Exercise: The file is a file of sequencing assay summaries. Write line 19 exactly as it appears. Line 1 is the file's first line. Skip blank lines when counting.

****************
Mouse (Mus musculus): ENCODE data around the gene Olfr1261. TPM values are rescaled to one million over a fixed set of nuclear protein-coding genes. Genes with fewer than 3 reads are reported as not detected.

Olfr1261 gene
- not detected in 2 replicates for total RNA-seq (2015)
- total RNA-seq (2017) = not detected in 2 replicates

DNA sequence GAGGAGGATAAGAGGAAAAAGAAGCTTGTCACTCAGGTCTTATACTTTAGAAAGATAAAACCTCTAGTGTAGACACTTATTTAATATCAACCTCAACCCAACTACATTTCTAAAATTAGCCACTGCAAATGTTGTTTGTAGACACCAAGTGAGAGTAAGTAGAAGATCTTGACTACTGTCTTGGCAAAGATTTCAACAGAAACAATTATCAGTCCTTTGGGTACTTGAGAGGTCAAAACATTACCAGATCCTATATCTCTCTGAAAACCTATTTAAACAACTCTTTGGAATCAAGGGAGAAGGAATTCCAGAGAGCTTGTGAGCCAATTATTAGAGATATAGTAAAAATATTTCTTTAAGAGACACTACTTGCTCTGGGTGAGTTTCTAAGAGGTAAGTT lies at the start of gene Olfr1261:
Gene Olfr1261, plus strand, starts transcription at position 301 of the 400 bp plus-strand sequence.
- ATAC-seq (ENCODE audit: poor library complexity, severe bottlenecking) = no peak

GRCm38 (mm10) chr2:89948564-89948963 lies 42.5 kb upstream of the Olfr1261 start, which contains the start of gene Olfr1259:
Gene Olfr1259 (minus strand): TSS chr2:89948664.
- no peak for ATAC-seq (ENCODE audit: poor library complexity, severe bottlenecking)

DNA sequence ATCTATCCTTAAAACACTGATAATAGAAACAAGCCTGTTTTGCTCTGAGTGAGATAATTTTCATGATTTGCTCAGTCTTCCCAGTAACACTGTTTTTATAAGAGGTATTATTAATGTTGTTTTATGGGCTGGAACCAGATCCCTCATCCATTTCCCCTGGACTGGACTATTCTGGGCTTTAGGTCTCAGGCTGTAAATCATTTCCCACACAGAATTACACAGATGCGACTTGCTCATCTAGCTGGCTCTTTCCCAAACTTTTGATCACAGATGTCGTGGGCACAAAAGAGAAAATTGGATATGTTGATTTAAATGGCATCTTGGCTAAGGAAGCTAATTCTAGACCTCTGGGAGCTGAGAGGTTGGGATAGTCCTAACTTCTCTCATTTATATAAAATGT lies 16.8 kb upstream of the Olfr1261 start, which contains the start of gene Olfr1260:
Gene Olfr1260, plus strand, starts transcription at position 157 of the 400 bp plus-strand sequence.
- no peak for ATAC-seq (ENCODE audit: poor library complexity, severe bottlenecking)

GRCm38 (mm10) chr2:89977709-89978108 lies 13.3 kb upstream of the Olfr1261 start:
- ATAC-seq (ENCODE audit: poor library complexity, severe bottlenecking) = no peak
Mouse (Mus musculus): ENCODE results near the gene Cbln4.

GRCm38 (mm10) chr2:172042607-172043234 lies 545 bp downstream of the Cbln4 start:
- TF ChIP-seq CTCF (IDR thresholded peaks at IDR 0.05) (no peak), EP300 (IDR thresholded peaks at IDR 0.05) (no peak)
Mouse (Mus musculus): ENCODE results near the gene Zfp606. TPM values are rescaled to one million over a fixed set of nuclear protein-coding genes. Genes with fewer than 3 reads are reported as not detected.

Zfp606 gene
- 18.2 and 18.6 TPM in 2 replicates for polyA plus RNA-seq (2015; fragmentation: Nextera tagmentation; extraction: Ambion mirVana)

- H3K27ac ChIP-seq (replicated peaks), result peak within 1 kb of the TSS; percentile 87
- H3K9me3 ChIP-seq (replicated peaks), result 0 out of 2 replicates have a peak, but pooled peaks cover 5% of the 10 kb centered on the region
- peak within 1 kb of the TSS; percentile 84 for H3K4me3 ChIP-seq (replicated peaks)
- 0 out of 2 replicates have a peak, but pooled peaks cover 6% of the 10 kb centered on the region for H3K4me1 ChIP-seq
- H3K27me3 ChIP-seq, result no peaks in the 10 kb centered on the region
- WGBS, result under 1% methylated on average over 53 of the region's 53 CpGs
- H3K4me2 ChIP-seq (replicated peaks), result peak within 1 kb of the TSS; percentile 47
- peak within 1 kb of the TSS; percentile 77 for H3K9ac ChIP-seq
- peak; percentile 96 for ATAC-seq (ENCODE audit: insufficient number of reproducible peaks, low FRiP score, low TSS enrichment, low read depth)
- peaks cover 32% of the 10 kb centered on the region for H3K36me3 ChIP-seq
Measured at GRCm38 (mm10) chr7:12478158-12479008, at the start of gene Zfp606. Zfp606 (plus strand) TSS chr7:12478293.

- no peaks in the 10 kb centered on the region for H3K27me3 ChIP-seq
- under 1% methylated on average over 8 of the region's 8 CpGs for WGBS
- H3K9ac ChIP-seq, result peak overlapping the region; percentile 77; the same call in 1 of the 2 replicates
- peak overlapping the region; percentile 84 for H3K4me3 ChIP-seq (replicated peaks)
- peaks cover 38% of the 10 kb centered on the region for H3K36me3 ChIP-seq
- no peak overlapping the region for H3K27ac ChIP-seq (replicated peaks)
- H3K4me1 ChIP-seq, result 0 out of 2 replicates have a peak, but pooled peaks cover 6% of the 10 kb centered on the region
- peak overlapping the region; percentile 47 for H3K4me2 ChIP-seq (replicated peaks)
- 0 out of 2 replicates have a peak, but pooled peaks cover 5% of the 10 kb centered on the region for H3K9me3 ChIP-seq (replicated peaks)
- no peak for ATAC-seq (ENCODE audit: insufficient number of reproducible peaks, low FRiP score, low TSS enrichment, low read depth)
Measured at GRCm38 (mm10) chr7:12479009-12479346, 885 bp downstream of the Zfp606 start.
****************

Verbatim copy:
Mouse (Mus musculus): ENCODE results near the gene Zfp606. TPM values are rescaled to one million over a fixed set of nuclear protein-coding genes. Genes with fewer than 3 reads are reported as not detected.